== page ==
Blue Ribbon’s launch titles will be Betty and Veronica: The Bond of Friendship by Jamie L. Rotante with art by Brittney Williams, followed by a Riverdale tie-in with Riverdale: The Ties That Bind by Micol Ostow and Thomas Pitilli. Both comics launch in 2020 and will be 144 pages.

            Katy Keene will join Archie both on CW’s tv show “Riverdale” and in Archie and Katy Keene No.1. The comicbook will debut in January 2020, and be written by Mariko Tamaki and Kevin Panetta, with art by Laura Braga. In it, the town of Riverdale is sent reeling after the “insta-famous” and ultra-fashionable Katy Keene shows up, and nobody is more competitive with her than Archie Andrews.





“The Boondocks,” Elfquest, The Far Side, Freddie the Pig

● Aaron McGruder’s animated series based on his newspaper comic strip, The Boondocks, is being revived with a two-season order, saith HBO Max. The revived show, re-imagined by McGruder, will debut on the streaming service in fall 2020; the show’s original 55 episodes will also be available. Quoted by the Washington Post’s Michael Cavna, McGruder said: “There’s a unique opportunity to revisit the world of The Boondocks and do it over again for today. It’s crazy how different the times we live in are now—both politically and culturally—more than a decade past the original series and two decades past the original newspaper comic. There’s a lot to say, and it should be fun.” See pictures On the Other Side of the $ubscribers’ Wall (OOSOSW).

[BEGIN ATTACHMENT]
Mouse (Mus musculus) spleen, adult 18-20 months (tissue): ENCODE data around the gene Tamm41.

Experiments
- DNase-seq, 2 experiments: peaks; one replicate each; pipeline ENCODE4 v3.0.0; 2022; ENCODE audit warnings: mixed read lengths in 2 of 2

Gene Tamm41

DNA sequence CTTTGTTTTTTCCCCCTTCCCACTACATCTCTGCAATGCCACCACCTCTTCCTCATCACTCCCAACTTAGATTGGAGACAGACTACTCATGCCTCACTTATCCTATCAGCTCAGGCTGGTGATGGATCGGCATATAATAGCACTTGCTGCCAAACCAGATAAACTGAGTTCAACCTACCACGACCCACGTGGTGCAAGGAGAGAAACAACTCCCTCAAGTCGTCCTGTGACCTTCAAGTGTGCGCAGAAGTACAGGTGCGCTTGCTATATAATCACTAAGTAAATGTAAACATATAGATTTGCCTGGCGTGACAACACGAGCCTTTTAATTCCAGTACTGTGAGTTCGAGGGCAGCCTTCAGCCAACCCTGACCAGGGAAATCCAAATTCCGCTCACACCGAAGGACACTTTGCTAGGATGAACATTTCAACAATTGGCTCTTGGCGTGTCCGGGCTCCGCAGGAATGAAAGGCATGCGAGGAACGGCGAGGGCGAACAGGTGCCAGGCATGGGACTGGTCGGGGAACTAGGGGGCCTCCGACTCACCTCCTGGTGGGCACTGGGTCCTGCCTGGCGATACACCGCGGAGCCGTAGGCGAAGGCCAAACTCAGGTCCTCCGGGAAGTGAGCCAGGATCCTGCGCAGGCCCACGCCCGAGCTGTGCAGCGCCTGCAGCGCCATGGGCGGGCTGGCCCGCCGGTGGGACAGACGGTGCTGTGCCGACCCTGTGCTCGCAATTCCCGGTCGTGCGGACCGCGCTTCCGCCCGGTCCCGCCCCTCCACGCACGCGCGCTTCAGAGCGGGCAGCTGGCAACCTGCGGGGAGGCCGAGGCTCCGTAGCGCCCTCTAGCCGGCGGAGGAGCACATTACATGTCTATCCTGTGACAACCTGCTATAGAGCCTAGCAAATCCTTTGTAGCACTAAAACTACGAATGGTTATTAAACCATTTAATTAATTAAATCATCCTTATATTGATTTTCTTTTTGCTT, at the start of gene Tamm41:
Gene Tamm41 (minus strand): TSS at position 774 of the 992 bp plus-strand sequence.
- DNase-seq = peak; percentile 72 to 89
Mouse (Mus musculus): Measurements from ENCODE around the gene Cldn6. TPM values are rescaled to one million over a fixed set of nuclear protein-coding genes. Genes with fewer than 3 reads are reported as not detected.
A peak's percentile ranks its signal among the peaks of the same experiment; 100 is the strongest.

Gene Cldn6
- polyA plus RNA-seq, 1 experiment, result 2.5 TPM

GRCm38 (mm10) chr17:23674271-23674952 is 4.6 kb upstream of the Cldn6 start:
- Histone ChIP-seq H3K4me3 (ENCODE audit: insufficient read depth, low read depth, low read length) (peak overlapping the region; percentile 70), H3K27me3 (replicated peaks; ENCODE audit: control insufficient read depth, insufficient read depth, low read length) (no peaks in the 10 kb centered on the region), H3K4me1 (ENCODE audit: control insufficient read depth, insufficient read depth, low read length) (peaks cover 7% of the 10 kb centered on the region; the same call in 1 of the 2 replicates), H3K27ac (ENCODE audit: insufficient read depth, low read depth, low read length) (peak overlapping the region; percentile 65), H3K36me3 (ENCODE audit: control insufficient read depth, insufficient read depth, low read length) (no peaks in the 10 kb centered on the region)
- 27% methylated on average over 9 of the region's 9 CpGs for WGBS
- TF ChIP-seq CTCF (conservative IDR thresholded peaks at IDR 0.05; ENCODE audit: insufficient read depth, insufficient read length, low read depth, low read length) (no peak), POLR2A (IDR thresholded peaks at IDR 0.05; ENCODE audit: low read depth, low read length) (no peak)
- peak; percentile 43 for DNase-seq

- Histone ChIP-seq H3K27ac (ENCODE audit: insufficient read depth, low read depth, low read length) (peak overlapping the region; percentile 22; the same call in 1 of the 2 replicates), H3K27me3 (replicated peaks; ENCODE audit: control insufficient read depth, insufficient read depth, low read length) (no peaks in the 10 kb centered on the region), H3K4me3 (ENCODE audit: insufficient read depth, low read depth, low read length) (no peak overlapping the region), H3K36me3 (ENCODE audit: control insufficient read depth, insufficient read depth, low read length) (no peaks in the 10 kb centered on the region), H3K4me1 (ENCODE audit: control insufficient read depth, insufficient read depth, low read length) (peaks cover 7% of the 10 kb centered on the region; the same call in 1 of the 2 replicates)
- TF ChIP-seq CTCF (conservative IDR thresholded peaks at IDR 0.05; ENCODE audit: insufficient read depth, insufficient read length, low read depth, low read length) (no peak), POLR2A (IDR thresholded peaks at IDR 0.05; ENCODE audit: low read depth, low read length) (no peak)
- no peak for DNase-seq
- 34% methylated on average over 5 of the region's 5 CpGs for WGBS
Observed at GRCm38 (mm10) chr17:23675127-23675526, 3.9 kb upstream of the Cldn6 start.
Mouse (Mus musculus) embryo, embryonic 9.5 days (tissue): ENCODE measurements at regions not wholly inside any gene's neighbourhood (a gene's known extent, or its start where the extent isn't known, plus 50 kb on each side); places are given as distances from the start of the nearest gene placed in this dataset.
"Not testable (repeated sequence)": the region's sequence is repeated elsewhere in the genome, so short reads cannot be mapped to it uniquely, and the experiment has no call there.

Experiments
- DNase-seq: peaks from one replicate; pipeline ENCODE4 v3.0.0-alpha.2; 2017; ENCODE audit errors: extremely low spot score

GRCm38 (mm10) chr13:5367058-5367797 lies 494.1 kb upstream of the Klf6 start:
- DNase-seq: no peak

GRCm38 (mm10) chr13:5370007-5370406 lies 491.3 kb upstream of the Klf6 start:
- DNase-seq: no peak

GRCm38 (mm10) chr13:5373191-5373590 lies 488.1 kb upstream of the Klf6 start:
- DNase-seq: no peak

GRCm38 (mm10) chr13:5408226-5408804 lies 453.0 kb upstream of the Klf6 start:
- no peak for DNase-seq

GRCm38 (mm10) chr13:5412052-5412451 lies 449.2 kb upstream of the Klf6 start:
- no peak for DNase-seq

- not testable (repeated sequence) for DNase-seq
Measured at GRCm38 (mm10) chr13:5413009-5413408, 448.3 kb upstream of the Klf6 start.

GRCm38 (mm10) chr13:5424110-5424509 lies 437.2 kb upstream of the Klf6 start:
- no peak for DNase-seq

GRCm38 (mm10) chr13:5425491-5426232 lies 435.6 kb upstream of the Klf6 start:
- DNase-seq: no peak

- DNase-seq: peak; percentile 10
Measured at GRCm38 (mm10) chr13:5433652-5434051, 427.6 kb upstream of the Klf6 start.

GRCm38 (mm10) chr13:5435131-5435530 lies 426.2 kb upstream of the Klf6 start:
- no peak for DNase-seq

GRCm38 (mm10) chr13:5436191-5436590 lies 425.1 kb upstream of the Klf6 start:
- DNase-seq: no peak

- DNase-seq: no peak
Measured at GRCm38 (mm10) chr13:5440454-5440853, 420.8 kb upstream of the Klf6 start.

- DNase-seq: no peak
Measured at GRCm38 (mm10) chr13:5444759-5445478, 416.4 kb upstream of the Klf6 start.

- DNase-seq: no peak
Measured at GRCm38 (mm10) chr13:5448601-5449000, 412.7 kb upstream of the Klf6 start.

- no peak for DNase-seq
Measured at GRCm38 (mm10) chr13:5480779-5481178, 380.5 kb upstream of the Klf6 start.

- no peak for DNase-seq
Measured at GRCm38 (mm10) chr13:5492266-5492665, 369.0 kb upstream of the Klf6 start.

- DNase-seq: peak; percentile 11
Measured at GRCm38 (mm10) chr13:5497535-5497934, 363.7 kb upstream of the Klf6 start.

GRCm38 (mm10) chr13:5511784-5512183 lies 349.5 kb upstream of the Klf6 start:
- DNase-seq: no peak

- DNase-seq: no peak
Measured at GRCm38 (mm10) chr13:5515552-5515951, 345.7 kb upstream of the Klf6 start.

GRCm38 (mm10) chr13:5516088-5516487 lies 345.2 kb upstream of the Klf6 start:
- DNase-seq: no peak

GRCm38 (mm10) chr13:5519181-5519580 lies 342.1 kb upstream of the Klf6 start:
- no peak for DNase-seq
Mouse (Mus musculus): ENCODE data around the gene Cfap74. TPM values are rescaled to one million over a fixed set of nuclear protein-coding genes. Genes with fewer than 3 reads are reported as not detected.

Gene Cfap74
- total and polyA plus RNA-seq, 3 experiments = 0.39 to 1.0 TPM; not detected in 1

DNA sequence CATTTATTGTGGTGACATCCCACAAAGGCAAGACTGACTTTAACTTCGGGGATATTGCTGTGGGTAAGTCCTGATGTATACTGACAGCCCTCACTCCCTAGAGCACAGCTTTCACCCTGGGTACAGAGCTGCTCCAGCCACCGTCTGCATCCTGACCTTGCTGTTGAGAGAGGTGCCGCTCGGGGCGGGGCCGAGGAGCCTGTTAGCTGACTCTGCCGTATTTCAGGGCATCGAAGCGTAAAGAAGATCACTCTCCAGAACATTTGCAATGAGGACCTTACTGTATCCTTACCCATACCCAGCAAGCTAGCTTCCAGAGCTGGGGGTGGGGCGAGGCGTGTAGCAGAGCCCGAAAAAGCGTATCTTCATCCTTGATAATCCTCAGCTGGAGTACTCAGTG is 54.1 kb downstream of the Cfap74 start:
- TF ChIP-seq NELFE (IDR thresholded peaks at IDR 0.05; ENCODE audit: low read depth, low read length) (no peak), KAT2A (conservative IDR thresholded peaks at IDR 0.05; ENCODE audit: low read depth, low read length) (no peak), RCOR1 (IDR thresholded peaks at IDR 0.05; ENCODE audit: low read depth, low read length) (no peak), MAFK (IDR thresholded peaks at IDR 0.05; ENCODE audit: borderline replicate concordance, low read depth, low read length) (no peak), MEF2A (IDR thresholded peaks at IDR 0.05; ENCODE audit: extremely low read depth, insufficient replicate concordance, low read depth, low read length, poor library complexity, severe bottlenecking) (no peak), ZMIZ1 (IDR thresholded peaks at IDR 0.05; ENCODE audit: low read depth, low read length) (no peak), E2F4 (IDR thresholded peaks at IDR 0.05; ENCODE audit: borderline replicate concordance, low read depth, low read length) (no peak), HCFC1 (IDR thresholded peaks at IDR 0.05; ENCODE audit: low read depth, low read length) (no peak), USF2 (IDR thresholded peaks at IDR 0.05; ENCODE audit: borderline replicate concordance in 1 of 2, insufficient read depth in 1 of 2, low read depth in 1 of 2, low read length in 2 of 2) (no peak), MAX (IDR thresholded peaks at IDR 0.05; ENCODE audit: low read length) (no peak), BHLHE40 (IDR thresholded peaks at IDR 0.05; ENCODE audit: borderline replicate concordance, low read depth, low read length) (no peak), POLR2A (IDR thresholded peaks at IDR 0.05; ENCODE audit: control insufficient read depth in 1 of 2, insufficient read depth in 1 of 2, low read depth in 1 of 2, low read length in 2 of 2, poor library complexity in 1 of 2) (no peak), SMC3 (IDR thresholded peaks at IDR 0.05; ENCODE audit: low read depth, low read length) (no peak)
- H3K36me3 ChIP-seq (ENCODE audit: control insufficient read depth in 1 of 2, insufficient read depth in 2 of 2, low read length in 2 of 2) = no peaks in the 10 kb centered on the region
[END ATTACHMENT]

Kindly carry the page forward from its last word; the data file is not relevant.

● Wendy and Richard Pini return this fall with a new series, Elfquest: Stargazer’s Hunt. When Elfquest: The Final Quest concluded, it ended the hero’s journey of Cutter Kinseeker, chief of the Wolfriders. But that was only the start of a new adventure for Cutter’s “brother in all but blood,” Skywise, the stargazer elf, who thought he knew everything about Cutter but learns how mistaken he was. A tragic accident involving his daughter, Jink, sends Skywise on a quest of his own from the elves’ ancestral Star Home through uncharted space and back to the World of Two Moons. Story by the Pinis with script by Wendy and art by Elfquest almni, Sonny Strait.